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Constitutional amendment to block non-citizens from voting proposed by Rep. Tenney

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  • Staff Report 

A resolution has been introduced by U.S. Rep. Claudia Tenney, R-Canandaigua, that calls for a constitutional amendment to prohibit noncitizens from voting in federal, state, and local elections. As some cities, including New York, have allowed noncitizens to vote in local elections, Tenney wants to end the practice with a constitutional amendment.

Currently, the U.S. Constitution allows citizens to vote in federal elections, but some cities have passed legislation that permits noncitizens to vote in local elections. However, New York City’s law was challenged, and a state Supreme Court judge struck it down.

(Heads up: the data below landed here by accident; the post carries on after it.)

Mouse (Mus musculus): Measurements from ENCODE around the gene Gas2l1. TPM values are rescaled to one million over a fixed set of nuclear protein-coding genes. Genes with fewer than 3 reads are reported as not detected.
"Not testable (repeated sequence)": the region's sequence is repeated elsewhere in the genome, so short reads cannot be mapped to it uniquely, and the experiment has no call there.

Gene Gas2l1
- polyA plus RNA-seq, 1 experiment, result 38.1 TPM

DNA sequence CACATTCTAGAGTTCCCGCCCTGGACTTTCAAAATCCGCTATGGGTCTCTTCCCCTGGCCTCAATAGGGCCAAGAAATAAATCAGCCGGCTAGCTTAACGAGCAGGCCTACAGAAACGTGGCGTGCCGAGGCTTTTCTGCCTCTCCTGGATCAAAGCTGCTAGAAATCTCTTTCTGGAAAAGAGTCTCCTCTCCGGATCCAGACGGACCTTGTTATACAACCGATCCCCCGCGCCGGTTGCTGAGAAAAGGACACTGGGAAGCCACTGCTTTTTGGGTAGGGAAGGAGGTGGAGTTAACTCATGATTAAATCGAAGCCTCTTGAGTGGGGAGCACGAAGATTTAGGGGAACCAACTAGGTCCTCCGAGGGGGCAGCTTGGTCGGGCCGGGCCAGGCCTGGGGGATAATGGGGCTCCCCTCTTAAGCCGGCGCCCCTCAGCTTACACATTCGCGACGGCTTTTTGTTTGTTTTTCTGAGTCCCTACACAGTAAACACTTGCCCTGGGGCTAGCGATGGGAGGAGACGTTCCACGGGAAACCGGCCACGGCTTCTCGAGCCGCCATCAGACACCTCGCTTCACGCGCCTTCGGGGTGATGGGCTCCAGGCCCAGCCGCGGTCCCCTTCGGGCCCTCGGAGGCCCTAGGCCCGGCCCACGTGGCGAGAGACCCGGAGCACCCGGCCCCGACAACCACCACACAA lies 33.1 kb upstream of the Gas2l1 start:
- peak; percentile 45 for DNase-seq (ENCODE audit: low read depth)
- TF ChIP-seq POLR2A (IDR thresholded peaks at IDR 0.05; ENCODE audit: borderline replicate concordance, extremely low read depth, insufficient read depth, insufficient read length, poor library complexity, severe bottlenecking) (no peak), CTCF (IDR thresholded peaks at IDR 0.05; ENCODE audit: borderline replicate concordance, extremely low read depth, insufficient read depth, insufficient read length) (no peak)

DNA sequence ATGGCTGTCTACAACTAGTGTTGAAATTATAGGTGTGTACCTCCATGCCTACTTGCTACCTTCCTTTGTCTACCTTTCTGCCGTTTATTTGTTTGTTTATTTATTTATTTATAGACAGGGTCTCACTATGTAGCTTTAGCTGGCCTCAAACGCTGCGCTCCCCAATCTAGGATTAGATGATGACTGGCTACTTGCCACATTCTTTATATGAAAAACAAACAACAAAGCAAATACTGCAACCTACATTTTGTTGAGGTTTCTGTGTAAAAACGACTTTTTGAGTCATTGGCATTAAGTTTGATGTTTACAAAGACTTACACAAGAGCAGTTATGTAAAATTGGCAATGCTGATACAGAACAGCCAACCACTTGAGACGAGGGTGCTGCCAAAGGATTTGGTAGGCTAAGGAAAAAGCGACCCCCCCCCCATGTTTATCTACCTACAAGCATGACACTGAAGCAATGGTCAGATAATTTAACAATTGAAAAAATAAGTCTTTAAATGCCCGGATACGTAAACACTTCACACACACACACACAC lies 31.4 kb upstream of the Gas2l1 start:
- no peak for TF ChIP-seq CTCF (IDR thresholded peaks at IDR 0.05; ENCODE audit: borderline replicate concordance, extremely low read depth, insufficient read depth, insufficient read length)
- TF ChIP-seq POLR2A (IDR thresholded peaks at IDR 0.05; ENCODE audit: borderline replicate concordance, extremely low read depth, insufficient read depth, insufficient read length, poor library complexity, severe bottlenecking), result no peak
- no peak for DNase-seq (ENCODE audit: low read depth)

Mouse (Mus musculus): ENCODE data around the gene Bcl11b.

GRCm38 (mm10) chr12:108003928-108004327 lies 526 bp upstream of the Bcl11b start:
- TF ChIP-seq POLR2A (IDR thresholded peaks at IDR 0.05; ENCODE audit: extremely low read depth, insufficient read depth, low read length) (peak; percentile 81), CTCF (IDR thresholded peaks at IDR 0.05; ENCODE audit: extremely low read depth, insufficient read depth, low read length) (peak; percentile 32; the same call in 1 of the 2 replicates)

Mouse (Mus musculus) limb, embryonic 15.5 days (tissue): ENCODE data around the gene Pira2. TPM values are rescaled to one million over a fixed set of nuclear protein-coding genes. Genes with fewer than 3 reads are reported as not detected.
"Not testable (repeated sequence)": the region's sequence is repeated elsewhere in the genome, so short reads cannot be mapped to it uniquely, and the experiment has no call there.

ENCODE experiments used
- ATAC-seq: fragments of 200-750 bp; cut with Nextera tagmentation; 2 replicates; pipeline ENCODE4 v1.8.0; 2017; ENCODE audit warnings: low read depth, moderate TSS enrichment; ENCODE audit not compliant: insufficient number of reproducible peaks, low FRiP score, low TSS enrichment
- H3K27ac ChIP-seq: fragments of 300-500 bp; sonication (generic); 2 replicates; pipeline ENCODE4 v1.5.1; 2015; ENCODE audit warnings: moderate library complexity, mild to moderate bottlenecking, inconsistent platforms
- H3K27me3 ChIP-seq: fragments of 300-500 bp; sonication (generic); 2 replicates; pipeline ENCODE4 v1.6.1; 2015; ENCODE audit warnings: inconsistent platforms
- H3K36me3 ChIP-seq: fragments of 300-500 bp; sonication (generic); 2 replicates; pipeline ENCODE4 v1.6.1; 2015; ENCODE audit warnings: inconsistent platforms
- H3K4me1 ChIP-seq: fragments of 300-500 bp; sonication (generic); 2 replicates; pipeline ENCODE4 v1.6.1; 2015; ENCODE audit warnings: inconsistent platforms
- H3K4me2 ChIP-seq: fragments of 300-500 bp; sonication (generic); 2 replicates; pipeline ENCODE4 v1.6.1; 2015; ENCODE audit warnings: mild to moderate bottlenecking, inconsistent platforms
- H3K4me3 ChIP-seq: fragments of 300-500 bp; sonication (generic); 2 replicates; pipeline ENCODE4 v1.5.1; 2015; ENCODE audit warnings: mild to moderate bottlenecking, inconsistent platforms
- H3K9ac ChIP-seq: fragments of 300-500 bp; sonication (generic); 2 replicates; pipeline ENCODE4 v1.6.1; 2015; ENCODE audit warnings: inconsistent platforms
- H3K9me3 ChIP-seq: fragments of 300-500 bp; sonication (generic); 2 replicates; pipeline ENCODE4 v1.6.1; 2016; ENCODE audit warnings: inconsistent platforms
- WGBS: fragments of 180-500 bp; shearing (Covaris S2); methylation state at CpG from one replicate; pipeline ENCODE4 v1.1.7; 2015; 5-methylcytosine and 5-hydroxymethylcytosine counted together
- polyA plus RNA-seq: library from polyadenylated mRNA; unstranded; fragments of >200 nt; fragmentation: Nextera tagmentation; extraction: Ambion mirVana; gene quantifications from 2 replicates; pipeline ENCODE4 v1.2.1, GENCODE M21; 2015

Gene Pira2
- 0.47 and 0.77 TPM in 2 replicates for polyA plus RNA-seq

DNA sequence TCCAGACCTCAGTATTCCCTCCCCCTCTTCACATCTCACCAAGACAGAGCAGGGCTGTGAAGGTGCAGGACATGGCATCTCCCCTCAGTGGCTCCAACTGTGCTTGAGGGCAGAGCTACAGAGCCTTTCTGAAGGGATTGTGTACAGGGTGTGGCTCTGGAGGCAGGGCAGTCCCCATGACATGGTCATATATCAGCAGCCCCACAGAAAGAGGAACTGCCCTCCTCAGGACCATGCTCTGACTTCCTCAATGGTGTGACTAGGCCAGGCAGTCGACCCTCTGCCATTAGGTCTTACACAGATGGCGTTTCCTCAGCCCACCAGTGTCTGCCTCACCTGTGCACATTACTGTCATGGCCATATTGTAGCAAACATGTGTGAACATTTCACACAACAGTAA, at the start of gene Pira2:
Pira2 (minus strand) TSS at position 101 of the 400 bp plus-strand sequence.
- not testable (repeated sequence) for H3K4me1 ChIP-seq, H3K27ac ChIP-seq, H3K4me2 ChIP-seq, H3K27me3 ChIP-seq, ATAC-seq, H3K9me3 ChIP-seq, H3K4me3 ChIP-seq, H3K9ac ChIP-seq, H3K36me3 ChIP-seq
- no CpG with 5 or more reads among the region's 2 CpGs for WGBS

Recently, the city council in Washington, D.C., approved a bill that would allow noncitizens to vote in local elections. However, Tenney supported a House resolution opposing the law.

According to Tenney, the right to vote is one of the most sacred rights that American citizens have, and a citizen of another nation should not be allowed to vote in elections that will influence government officials and U.S. laws at any level. She believes it is time to restore confidence in elections and rebuild faith in the self-governing constitutional republic by making it explicit that only American citizens are permitted to vote in local, state, and federal elections.

Amending the U.S. Constitution requires a two-thirds supermajority in both houses of Congress to advance a proposed amendment. After that, the amendment must be ratified by at least 38 state legislatures to be added to the Constitution. The Constitution has not been amended since 1992.